“Among the best Irish poets writing today.”
– Poetry Ireland Review
Vona Groarke was born in the Irish Midlands in 1964. A graduate of Trinity College, Dublin, and University College, Cork, Groarke has worked in the UK, the United States, and Norway. She has held various teaching positions over the years, including the Heimbold Chair in Irish Studies at Villanova University, a professorship in Wake Forest University’s English Department from 2005–2007, and a Writer-in-Residence position with the National University at Galway and Maynooth. In 2010, she was elected to be a member of Aosdána, the Irish academy of the arts.
Poetry collections by Vona Groarke include Shale (1994), Other People’s Houses (1999), Flight (2002), Flight and Earlier Poems (2004), Juniper Street (2006), Spindrift (2009, 2010), and X (2014). In 2008, her translation of the classic Irish poem, “Caoineadh Airt Uí Laoghaire” by Eibhlín Dubh Ní Chonaill, was published as Lament for Art O’Leary. She is published in Ireland by The Gallery Press.
Groarke has won a number of awards for her poetry including the Hennessy Award, the Brendan Behan Memorial Prize, the Stroketown International Poetry Award, and the Stand Magazine Poetry Prize, and she was the runner-up in The Times Literary Supplement Poetry Competition in 2003. Her most recent publication, X, was a Poetry Book Society Recommendation. Her poems have recently appeared in Yale Review, The New Yorker, Kenyon Review, Boston Review, The Guardian, The Times, and Poetry Review.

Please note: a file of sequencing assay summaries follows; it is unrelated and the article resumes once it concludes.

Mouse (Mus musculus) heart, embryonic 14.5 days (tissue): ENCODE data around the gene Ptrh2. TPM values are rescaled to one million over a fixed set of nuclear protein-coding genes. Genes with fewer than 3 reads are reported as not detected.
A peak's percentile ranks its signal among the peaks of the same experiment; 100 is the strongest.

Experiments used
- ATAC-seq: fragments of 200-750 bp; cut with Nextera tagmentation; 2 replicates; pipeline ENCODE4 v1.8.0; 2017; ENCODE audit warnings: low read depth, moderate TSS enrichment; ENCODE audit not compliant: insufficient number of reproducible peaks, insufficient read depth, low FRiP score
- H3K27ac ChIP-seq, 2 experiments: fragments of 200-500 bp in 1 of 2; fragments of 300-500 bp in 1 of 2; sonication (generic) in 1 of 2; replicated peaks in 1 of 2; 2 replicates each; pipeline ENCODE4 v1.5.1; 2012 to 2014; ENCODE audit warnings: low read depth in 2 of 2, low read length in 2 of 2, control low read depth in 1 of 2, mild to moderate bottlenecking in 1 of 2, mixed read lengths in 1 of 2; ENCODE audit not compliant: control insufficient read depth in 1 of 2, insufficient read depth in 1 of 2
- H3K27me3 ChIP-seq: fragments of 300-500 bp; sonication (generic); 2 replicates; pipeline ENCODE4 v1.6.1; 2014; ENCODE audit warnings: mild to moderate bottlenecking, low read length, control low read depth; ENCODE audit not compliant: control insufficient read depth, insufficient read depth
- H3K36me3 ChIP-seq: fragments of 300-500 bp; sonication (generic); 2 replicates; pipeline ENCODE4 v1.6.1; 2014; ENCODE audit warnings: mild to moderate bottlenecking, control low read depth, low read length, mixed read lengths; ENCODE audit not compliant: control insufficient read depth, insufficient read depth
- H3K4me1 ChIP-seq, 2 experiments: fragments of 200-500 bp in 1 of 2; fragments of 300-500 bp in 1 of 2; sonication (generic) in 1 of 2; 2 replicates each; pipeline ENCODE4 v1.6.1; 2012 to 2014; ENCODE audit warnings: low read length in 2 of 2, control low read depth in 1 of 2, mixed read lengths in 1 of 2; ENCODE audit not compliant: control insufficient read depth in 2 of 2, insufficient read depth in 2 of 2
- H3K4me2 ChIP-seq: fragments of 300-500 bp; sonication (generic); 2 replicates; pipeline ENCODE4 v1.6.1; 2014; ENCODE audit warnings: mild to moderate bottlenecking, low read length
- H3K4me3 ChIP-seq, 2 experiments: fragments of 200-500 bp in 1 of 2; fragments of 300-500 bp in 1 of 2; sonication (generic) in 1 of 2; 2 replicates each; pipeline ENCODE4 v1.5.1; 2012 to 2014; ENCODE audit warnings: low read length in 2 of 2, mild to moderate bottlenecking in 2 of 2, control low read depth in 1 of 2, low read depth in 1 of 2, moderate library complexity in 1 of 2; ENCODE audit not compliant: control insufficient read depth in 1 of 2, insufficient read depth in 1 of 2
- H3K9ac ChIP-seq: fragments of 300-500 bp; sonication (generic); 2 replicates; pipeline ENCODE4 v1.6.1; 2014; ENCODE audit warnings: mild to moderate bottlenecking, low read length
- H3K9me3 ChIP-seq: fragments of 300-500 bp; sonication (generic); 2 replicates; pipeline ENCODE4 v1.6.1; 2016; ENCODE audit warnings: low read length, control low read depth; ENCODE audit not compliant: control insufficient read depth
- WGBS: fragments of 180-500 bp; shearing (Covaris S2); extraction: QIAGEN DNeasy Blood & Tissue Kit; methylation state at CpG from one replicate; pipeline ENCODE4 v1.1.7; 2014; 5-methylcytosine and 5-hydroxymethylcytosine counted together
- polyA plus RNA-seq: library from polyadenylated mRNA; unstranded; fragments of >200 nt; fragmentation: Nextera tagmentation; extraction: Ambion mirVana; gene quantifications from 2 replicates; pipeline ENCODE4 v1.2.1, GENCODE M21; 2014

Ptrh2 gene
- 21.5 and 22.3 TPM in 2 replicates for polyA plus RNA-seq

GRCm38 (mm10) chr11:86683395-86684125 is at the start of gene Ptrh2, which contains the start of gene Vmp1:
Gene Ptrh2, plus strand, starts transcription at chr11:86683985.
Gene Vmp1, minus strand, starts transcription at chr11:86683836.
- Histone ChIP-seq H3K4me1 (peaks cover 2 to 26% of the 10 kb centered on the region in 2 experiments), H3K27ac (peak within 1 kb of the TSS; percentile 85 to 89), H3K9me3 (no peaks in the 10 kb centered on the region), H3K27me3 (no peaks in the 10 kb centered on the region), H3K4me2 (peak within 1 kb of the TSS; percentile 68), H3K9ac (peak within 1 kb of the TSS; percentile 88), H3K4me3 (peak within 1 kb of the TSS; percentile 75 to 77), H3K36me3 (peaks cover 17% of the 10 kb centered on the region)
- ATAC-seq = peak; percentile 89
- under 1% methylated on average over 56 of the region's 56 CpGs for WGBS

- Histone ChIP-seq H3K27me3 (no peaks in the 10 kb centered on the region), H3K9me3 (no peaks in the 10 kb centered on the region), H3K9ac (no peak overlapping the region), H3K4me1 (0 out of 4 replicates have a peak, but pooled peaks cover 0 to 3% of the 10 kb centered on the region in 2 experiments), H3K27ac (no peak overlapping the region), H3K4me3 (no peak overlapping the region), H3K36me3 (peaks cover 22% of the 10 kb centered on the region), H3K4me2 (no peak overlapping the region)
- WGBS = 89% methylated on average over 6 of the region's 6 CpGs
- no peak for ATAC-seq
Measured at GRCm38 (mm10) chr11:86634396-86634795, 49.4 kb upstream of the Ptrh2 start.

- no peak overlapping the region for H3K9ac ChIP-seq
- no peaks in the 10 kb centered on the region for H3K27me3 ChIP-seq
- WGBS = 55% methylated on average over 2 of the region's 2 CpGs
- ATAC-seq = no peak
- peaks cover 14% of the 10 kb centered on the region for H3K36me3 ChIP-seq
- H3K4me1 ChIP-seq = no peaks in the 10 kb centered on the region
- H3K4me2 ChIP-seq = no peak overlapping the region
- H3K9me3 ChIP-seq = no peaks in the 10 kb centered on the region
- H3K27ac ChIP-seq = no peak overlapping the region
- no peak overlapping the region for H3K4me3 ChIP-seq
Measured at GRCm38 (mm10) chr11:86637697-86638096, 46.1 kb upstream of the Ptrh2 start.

She lives in Manchester, England, with her two children, Tommy and Eve, and currently teaches at the Centre for New Writing at the University of Manchester.
Praise for Vona Groarke
Vona Groarke “has written a poetry whose subjects defy pigeonholing, and whose formal elegance is as evident in its dreamy, songlike lyrics as in her long stanzaic meditations on history.”
– Poetry International
“With their brilliant mix of grace, good humour and a kind of compassionate common sense, her poems provide both pleasure and revelation.”
– Eamon Grennan, The Irish Times
“Groarke’s poems often have an air of simplicity . . . but their grounded, private acuteness, their silent insistence on discovering their own methods, makes them subtler and more complex.”
– Brian Phillips, Poetry